Friday Squid Blogging: Book by One Squid-Obsessed Person About Another
Preparing the Ghost: An Essay Concerning the Giant Squid and Its First Photographer, by Matthew Gavin Frank.
As usual, you can also use this squid post to talk about the security stories in the news that I haven't covered.
Posted on September 5, 2014 at 4:06 PM
From the "holy-cow-I'm-not-the-only-one-who-thinks-this" dept:
Everything Is Broken, by Quinn Norton
Exercise left to reader: Pick out the two issues everybody seems to miss. (A third key issue, that everything really is broken, is discussed often here---but almost nowhere else.)
Regarding the obeyism in the nazi time, I think they did a very clever trick. Their elite force, the SS, was given the motto "Meine Ehre heisst Treue" ("my honor is loyalty"). In the prussian society, there were only very few things more precious to a man than his honor. Thus, a man disobeying an order was not only a man with questionable loyalty (which might have been ok) but also an honorless man (which was a no-go).
This probably worked its way through society, ending in 10 year old boys proudly serving at "Volkssturm" (home guard), thinking they defend what was left of their families.
Without comparing the both of them, the marine corps does a similar clever thing. You don't serve at the marines. You are a marine. Being a marine is not a job, it's a (way of) live.
It's the two sides of esprit de corps. It can be a rich and enlightening experience when strangers become close as family. But it can also lead to complete desaster when no one has both the reputation and the balls needed to stop them if they're wrong.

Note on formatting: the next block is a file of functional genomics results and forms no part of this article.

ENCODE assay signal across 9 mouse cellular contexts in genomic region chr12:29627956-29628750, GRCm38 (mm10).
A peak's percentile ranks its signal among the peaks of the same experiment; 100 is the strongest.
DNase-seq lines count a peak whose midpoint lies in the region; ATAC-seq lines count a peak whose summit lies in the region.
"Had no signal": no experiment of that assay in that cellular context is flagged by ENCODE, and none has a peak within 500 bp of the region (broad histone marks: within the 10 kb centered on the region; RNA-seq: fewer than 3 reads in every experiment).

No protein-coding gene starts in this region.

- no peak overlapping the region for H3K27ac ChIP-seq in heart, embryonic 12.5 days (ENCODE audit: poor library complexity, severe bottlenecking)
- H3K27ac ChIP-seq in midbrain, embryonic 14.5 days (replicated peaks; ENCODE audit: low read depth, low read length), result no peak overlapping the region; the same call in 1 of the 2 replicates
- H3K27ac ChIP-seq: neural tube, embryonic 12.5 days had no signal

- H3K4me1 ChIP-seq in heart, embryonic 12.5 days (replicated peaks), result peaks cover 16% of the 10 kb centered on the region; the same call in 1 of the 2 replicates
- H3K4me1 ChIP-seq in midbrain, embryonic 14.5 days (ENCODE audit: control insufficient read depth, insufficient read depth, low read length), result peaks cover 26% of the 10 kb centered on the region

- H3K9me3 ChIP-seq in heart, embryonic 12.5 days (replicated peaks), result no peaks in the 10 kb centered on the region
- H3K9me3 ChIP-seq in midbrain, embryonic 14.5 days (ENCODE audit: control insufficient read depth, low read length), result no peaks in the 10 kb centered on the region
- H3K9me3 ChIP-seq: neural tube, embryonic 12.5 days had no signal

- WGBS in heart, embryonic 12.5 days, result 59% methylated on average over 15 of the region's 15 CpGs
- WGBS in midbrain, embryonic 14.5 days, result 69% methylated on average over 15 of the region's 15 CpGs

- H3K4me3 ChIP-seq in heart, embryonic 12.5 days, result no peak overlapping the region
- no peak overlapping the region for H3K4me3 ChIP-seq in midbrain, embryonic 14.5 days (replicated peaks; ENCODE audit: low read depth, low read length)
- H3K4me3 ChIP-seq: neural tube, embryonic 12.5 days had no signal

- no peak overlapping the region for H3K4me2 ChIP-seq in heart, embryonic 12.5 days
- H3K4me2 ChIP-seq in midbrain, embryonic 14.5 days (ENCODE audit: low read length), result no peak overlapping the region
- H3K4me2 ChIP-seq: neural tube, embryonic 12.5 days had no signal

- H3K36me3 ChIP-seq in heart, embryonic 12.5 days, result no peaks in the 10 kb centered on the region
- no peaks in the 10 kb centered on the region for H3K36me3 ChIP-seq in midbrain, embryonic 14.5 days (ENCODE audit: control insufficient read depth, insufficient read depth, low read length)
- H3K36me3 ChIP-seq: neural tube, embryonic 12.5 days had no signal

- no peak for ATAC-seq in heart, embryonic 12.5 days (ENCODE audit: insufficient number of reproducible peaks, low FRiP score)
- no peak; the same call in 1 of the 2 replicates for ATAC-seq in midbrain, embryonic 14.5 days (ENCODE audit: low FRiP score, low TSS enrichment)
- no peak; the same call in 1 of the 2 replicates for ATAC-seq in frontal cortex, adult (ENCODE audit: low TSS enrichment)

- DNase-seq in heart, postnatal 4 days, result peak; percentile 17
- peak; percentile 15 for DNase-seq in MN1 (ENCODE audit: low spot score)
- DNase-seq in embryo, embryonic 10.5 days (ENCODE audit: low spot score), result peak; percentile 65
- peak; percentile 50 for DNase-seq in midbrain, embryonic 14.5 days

My two cents from everyday life without scientific evidence: Milgram works. Take ten people in a room. Hand half of them visible markers (let's say, a button). Just of that, there will probably be two groups. Which of them is dominating depends probably on the persons in the groups. Even if you change the number of buttons, the dicision whether buttons are elite-markers or victim-markers depends largely on the persons.
Now, change the marker to something with a semantic of its own (but still no evicent power). Say, a known symbol (sherrif's star, military emblem -- or something connected to a convicted criminal). Make it a sign of authority, and you have Milgram. He had a very complex sign: A whole lab. People obeyed because he could use it as his marker for being authoritaty and credibility. It's social engineering.
I'd love to do a simple experiment on this: Stand on the street and command pedestrians to slap each other. I would do it a) wearing average clothing for that street, b) wearing a fine suit, c) wearing a "scientific uniform" (whatever that may be), d) wearing a soldier's uniform, e) wearing a police officer's uniform. For obvious reasons, I haven't done that experiment yet.
I really like the idea of how you made your system torture proof by inducing retrograde amnesia. Only drawback is that you must not have made any mistake while planning. Uncorrelated: Torture is used not only to gather information from a suspect but also to change the tortured person's behavior (there has been significant research on torture an behavior modification in German Democratic Republic which is unfortunately not publicly available).
Photo of Bruce Schneier by Per Ervland.
Schneier on Security is a personal website. Opinions expressed are not necessarily those of IBM Resilient.